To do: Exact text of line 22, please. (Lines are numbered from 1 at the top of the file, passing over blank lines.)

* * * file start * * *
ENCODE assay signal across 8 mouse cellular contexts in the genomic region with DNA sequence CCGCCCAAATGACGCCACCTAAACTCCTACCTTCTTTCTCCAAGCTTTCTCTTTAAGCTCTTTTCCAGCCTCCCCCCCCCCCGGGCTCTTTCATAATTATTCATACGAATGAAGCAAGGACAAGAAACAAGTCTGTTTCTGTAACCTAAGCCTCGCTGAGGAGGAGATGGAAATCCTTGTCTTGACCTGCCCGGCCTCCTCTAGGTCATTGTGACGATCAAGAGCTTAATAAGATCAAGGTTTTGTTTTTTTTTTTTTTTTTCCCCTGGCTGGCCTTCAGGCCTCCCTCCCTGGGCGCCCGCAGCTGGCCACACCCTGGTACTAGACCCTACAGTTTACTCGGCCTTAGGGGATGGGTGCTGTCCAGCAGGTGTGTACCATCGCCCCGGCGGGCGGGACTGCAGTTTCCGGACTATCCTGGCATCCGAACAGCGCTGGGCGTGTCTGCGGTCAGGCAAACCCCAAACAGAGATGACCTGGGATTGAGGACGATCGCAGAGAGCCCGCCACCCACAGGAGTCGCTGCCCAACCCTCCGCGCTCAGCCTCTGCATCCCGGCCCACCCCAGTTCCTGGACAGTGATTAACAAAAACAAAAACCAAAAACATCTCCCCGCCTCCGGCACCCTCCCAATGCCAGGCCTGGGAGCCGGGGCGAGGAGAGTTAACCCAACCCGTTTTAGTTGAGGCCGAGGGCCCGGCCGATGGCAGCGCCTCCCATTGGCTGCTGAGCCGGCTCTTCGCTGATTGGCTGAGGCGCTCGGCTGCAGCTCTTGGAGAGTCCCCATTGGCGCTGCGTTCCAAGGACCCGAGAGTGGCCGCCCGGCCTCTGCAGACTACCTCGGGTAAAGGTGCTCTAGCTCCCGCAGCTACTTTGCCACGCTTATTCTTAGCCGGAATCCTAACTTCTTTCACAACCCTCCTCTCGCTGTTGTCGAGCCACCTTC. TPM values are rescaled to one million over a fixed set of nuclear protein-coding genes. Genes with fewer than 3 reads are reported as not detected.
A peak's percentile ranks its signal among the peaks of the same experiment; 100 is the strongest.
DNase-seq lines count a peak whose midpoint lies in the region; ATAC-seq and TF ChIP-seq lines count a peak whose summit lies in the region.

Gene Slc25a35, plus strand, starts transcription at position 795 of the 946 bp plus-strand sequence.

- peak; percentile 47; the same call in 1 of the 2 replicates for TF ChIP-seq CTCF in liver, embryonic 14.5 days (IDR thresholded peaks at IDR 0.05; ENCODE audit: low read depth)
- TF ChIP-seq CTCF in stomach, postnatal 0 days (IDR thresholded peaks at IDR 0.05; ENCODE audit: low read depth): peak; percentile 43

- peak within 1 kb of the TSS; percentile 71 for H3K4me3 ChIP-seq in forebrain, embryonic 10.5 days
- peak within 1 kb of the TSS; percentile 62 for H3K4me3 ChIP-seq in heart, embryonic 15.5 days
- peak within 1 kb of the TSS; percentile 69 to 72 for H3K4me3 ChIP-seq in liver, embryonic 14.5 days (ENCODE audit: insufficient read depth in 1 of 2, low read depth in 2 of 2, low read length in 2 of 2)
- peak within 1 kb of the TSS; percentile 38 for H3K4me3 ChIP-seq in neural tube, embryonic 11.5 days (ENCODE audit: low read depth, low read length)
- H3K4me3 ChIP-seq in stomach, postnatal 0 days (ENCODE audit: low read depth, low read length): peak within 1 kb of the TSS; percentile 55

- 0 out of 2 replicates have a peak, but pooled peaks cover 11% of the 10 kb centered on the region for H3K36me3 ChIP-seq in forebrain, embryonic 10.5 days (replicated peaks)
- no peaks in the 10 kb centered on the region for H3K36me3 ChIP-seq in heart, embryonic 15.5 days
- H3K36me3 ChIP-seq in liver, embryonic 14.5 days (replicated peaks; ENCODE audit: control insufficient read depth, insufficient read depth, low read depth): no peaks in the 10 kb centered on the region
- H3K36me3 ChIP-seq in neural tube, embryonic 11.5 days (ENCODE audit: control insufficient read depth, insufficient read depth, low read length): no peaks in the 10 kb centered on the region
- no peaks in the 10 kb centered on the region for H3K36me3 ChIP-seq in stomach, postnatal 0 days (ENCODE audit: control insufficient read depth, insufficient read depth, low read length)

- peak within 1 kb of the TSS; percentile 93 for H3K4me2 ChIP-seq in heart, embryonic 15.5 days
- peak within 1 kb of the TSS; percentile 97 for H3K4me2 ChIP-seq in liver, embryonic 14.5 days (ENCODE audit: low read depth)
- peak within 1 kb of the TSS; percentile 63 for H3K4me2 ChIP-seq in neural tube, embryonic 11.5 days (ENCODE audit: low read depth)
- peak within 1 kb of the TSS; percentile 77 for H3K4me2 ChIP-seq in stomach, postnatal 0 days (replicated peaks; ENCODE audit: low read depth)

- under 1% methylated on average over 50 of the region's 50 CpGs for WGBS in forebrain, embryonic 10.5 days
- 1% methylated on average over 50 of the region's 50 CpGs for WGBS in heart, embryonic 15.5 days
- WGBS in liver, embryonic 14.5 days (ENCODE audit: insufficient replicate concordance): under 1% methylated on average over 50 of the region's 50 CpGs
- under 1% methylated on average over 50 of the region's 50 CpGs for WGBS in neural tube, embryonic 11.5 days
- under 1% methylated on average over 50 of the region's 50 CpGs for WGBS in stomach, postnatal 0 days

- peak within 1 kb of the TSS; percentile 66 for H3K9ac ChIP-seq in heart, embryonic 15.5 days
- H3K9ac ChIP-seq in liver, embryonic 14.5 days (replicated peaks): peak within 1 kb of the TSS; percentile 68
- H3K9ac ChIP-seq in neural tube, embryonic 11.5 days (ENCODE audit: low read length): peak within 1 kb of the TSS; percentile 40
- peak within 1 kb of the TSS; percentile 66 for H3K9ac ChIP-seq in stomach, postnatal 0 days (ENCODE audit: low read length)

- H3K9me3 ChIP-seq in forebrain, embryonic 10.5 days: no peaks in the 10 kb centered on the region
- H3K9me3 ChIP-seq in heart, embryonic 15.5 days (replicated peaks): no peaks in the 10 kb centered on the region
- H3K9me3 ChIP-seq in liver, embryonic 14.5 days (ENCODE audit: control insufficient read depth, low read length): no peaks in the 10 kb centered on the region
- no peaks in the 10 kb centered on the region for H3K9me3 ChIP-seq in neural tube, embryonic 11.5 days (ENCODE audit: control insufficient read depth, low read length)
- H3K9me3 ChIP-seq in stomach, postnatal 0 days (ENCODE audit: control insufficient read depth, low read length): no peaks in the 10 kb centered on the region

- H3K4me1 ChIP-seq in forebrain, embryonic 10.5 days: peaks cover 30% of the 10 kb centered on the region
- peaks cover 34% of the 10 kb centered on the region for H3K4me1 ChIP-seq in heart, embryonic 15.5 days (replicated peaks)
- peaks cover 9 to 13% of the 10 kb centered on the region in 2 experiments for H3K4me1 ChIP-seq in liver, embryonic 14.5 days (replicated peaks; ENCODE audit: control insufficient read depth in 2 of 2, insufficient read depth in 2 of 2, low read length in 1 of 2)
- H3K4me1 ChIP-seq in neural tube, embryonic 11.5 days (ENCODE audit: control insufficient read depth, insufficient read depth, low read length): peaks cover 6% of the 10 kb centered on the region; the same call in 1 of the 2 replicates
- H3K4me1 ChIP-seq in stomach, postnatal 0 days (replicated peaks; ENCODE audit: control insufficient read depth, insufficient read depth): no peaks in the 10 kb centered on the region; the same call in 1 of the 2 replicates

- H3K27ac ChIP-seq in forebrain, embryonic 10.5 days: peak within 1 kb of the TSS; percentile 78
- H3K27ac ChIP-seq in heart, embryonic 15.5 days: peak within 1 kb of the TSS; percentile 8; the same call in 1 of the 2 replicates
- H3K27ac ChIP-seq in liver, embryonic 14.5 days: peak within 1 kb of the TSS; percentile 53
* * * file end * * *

- 1% methylated on average over 50 of the region's 50 CpGs for WGBS in heart, embryonic 15.5 days